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Partisan Opposition to Electoral College May Make it Harder to Change

Making every vote count 5:42

The Electoral College is under fire like never before. But the unprecedented and growing opposition to it, thanks to the partisan leanings of its detractors, may actually make it harder to charge the system.

Hillary Clinton won at least 1.4 million more votes than Donald Trump, but still lost the presidential contest because her votes came from the wrong combination of states. That's made her one of just five people in U.S. history to win the popular vote and lose the electoral college.

The first three were in the 1800s, and it happened again in 2000 with Al Gore's electoral college loss to George W. Bush. That contest was complicated by other concerns including butterfly ballots and the Supreme Court, making Clinton the first pure victim of the Electoral College in the modern era.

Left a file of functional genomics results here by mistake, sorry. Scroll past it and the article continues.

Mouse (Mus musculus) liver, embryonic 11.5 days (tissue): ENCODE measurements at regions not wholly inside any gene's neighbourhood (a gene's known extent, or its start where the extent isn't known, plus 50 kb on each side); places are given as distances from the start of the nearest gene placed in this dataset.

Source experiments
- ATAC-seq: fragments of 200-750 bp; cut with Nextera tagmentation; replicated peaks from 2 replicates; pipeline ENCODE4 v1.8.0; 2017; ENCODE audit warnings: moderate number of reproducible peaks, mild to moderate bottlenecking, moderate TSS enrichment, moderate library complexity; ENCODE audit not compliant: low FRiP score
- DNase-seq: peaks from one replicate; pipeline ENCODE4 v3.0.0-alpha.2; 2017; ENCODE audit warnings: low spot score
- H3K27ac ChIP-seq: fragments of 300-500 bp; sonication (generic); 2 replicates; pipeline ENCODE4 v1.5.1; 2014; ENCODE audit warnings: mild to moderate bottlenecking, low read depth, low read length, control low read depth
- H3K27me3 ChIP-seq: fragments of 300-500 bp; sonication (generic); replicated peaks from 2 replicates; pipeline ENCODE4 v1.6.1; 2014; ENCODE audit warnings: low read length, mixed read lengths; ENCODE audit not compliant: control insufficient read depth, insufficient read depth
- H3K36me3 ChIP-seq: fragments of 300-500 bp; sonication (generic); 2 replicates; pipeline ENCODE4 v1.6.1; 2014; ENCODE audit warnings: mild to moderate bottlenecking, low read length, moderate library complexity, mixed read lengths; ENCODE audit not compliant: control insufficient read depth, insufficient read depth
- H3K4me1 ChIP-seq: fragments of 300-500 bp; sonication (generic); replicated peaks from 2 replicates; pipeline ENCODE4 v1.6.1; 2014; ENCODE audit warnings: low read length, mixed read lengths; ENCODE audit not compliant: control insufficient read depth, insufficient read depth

Not surprisingly, the outcome has provoked an outpouring of demands for change.

Related: Sen. Boxer Calls for Abolishing Electoral College in Wake of Trump Win

California Sen. Barbara Boxer has introduced a bill to do away with the "outdated, undemocratic" electoral college. A likeminded petition on Change.org racked up nearly 4.5 million signatures. And more people have searched for information about the electoral college than any point since Google started keeping track.

For the tiny cottage industry of experts and activists who have battled each other on this obscure issue from statehouse to statehouse across the country, the attention is a bit dizzying.